It seems to me that most of people are not aware that the so call “antidepressants” are given to all kind of patients, including the ones that suffer from “psychosis” and other “mental health illness” mixed with antipsycotics and other kind of “mood stabilizers”, therefore to start with people should be clarified first what is going on with the psychiatry in general as although is not better or worst the simptomology of a person suffering a depresion or another with abnormal thoughts is indeed very different. In both cases antipsicotics and antidepressants can become a big trap for the rest of their lives, as not even the psychiatrist know what they are doing, as long as the patient is aware of that and wants to runs the risks that is another matter.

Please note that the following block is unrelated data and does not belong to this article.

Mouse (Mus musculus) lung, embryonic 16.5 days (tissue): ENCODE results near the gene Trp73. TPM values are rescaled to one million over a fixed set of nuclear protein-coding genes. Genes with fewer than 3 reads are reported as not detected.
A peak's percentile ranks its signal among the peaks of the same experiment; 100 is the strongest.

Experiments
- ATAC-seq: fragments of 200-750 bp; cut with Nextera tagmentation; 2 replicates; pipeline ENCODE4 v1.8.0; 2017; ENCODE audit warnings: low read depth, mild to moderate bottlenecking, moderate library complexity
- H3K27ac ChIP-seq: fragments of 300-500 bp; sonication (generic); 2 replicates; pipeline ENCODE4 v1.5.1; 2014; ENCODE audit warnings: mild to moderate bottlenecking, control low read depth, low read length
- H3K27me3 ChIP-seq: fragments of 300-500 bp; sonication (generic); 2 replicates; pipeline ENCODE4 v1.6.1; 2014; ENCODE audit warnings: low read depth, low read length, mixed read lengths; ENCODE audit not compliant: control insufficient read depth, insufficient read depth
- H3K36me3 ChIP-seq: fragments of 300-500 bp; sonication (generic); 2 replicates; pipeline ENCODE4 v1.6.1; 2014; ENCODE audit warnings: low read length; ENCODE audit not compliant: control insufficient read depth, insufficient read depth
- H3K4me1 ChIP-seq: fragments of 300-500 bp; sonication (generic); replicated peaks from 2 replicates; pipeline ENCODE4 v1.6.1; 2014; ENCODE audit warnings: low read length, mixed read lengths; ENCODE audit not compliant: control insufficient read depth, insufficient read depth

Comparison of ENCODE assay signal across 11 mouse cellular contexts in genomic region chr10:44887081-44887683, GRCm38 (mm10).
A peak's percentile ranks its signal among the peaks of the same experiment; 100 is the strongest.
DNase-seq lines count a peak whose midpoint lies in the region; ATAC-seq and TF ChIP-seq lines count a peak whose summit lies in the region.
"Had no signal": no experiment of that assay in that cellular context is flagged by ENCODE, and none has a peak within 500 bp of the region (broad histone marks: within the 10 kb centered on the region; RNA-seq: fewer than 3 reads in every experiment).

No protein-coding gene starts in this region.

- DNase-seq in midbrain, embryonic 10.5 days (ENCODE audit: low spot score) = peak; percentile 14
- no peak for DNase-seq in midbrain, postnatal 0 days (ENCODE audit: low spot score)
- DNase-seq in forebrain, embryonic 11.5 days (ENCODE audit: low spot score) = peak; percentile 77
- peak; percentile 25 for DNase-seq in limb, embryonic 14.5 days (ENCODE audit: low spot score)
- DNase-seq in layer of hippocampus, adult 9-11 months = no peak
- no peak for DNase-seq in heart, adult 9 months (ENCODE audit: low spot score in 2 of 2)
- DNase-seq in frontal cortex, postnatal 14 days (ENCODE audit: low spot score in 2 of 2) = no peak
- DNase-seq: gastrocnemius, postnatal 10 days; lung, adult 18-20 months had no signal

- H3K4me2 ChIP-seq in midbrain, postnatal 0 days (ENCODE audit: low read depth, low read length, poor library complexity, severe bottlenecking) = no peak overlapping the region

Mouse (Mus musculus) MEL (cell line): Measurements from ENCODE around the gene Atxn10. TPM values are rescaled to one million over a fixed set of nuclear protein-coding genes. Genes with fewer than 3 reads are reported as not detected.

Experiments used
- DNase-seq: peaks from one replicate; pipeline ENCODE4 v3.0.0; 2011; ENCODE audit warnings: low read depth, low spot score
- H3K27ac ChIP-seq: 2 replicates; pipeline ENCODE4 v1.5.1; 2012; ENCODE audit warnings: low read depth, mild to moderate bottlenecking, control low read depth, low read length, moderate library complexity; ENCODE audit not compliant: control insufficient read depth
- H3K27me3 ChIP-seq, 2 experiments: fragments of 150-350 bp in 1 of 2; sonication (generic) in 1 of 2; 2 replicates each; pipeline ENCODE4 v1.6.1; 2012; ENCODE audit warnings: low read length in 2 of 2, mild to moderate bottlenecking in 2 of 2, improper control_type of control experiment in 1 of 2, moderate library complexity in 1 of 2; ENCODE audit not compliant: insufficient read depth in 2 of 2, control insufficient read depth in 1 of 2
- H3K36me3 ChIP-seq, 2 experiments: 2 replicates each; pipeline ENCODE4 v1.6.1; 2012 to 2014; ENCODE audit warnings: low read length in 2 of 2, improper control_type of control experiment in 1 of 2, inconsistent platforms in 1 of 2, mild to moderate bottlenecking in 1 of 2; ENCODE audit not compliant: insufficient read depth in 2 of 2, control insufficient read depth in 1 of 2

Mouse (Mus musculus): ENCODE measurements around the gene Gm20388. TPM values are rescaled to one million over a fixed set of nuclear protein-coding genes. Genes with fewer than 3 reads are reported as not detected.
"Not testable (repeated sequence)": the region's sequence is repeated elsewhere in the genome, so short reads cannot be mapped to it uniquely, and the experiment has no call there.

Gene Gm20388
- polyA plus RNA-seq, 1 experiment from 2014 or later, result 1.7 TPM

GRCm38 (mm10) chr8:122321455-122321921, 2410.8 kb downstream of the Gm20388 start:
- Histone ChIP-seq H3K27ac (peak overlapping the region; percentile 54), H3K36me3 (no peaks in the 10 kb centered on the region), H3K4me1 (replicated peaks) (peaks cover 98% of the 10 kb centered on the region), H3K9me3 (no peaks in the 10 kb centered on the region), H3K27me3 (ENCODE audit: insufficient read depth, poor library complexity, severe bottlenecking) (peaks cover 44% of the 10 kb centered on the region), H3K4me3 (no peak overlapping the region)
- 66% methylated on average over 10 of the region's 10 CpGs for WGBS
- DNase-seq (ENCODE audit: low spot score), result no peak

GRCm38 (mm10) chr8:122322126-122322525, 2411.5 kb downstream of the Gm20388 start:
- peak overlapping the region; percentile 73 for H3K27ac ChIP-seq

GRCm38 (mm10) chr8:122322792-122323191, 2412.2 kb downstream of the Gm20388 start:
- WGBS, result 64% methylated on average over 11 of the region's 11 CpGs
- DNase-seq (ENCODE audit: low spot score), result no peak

3. Louise 06/04/2017 at 3:54 am #

    Interesting! I am in the process of coming of antidepressants after 40years. In some respects even if you don’t experience physical withdrawal there is the problem that life events, which can affect all of us, and the resultant problems that can be experienced will often be assumed that the symptoms that you are getting are due to medication reduction rather actually some of life’s crap which we all deal with. It takes a really good Dr to say hold in there because what is happening it’s life and what one is feeling in some ways is a rebalancing of the brain as it learns to manage with everyday stuff instead of that buffer which has so often destroyed the feelings which are part of the richness of life. The hardest thing is trying to decide when enough is enough I do need that medication in my life due to the underlying problem in my life – in my case bipolar 2

  4. درج تبلیغات رایگان 30/05/2017 at 9:47 pm #